We, writers, are a nervous bunch, always fidgeting whenever we give away proof copies to our beta readers, anxiously awaiting the inevitable 'I like it but'. It's a bit like performing in front of a huge audience after only ever singing in the shower. I do admit that heavy feeling in the pit of one's stomach gets easier to bear with each book one writes, but I wonder whether it'll ever go away completely.
Confidence is learned and comes with both experience and success. But, let's face it, writing a book isn't exactly like a regular job where you do what you're supposed to do and get your paycheque at the end of the month. It takes years to build a name for oneself, and the regular rejection from agents/publishers/family who think they can do better in half the time isn't helping either.
So, how can writers increase their confidence level (particularly prior/during/after the daunting process of querying or promoting existing work)? I've put together this list of five things that keep me sane:
1. Write the best book you can at this point in your life
Read as much as you can, research the topic you want to write about or the genre of your choice, and study writing techniques and grammar. If you don't like a scene, it's quite likely your readers won't either. Hence, don't be afraid to cut and then go back and cut some more, rephrase, and add. Even if you think it's perfect, an editor will find something to fault. It might still not be the best book, but least you tried, and probably learned a lot along the way.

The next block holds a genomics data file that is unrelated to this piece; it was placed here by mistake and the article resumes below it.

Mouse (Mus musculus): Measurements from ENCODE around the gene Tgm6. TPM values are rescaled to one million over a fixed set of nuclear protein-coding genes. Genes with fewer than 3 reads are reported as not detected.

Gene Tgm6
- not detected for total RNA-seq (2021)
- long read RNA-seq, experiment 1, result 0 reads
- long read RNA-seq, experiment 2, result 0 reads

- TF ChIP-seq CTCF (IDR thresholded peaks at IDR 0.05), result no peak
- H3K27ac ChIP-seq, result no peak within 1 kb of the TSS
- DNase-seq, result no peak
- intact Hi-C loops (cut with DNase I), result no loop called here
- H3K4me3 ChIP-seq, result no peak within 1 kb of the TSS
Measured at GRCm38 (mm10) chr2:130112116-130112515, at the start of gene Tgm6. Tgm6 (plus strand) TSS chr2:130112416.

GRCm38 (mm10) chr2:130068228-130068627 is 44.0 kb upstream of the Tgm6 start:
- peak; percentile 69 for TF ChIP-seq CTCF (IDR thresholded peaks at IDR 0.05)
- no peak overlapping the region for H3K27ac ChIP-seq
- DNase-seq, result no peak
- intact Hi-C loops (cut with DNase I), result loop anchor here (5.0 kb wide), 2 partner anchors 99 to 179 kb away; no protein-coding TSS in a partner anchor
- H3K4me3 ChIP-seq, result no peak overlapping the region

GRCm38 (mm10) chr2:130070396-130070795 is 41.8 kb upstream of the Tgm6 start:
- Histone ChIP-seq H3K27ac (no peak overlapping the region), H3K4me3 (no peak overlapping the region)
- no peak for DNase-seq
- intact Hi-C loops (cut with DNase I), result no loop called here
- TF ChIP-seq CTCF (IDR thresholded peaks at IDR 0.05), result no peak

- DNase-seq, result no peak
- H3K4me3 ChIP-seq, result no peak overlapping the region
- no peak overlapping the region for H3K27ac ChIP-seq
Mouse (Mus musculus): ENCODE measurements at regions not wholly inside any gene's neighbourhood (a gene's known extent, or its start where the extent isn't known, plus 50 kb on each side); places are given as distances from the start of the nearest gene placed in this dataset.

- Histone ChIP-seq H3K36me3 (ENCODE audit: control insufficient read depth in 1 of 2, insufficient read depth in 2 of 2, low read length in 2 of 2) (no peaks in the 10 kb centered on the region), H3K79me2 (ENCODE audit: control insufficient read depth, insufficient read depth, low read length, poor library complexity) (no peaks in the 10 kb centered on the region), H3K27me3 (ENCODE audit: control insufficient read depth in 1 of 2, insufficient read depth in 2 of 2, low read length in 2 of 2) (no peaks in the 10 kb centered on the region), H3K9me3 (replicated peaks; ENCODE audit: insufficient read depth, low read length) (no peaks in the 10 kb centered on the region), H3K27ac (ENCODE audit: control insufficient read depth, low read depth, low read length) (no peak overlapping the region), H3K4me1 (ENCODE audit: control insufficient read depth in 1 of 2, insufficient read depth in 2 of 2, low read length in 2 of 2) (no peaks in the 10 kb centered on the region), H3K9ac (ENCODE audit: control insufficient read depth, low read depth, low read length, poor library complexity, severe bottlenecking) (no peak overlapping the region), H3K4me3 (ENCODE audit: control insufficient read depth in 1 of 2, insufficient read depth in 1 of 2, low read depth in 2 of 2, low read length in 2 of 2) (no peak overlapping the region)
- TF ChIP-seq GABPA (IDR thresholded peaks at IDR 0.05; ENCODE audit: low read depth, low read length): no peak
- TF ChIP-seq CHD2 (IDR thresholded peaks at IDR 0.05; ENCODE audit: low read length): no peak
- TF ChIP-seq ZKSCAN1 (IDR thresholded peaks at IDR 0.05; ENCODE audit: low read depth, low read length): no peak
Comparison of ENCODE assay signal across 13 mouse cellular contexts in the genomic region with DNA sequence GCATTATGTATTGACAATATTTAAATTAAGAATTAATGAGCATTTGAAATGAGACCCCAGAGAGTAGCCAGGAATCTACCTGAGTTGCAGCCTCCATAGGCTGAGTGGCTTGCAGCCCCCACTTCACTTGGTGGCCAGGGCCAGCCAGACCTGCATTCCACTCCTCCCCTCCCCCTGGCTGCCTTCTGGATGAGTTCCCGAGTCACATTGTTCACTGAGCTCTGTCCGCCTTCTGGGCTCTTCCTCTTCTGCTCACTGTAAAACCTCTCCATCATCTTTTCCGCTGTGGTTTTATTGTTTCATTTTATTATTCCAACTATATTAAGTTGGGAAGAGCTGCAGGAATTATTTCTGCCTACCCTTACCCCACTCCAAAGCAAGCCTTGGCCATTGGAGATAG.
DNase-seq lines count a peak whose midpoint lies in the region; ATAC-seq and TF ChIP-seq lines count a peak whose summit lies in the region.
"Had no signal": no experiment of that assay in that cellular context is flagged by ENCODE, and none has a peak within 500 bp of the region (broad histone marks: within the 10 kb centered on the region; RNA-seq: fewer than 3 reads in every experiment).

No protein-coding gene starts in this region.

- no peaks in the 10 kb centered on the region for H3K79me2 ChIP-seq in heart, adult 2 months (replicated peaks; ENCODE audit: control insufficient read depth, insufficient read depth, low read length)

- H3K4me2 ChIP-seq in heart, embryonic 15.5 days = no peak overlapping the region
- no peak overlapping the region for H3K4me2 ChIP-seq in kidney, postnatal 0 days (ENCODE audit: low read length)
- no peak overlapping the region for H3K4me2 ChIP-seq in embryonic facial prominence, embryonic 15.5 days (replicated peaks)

2. Don't let past failures bother you
Never ever think back to all the books you've written and never got published. Instead, allow yourself a fresh start whenever you write a new book because you've learned and improved so much since that last attempt, and it wouldn't be fair on you to conjure a self-fulfilling prophecy.
3. Keep an open mind
Might sound simple enough, but many new writers take any sort of criticism personally and go into blocking mode whenever they encounter comments other than 'I love it' and 'this will be a bestseller'. Listen to other people's comments and try to see their point of view. The chance is you might be a tad partial. If you're not and the comment's not helpful, then no harm done, right? But at least you've shown you're professional enough to listen.
4. Keep your goals realistic
Let's face it, we all want to be the next Stephen King or Stephanie Meyer, but dreaming of it and then realising that's not going to happen (at least with this particular book) won't exactly boost one's confidence. Keep your goals simple and realistic by focusing on what you'll most likely achieve such as finishing writing, or finding an agent/publisher. Once you've done that, you can focus your energies on marketing and taking it from there.
5. Don't give up
Everyone's discouraged after the first failed attempt at publishing a book, but everyone's first attempt is likely to bomb unless you've already invested months and years into developing a style and learning all about editing. If you haven't, then keep on writing because the more you write the better you'll get at it.